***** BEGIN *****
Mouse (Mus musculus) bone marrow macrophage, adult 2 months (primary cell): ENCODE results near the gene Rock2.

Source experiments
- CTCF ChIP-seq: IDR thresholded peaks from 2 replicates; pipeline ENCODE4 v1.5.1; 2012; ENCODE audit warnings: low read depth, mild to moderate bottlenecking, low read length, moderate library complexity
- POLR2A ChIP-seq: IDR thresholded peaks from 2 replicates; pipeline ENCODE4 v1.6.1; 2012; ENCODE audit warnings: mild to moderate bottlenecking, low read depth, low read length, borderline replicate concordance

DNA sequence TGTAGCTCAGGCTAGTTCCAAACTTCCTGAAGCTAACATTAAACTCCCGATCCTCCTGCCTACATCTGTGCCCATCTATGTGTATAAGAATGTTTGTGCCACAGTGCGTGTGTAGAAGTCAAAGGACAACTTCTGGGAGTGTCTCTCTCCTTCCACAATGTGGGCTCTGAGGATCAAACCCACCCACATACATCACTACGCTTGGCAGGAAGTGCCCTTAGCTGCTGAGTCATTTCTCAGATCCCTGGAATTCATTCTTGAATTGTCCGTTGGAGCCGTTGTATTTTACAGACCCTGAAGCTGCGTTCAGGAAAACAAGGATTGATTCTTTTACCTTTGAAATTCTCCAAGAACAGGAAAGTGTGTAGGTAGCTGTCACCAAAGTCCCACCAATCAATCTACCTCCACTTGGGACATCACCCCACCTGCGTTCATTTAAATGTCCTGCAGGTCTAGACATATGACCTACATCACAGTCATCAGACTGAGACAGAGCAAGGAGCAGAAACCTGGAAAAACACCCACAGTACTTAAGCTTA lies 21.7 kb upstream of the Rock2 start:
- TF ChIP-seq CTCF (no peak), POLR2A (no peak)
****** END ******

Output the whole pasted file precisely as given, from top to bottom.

Mouse (Mus musculus) bone marrow macrophage, adult 2 months (primary cell): ENCODE results near the gene Rock2.

Source experiments
- CTCF ChIP-seq: IDR thresholded peaks from 2 replicates; pipeline ENCODE4 v1.5.1; 2012; ENCODE audit warnings: low read depth, mild to moderate bottlenecking, low read length, moderate library complexity
- POLR2A ChIP-seq: IDR thresholded peaks from 2 replicates; pipeline ENCODE4 v1.6.1; 2012; ENCODE audit warnings: mild to moderate bottlenecking, low read depth, low read length, borderline replicate concordance

DNA sequence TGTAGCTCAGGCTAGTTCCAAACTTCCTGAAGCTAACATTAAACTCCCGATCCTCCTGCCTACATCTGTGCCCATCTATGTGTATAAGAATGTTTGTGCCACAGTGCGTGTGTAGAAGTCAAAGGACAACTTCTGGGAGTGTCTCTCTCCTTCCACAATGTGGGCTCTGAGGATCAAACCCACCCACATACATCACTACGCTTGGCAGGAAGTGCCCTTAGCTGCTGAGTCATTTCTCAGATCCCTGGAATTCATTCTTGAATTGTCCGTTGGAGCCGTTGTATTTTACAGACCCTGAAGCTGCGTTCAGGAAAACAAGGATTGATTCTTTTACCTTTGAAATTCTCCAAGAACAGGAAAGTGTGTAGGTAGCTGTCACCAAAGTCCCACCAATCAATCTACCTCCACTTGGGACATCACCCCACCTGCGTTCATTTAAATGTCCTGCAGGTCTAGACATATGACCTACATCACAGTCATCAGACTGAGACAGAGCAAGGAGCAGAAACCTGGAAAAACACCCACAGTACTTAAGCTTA lies 21.7 kb upstream of the Rock2 start:
- TF ChIP-seq CTCF (no peak), POLR2A (no peak)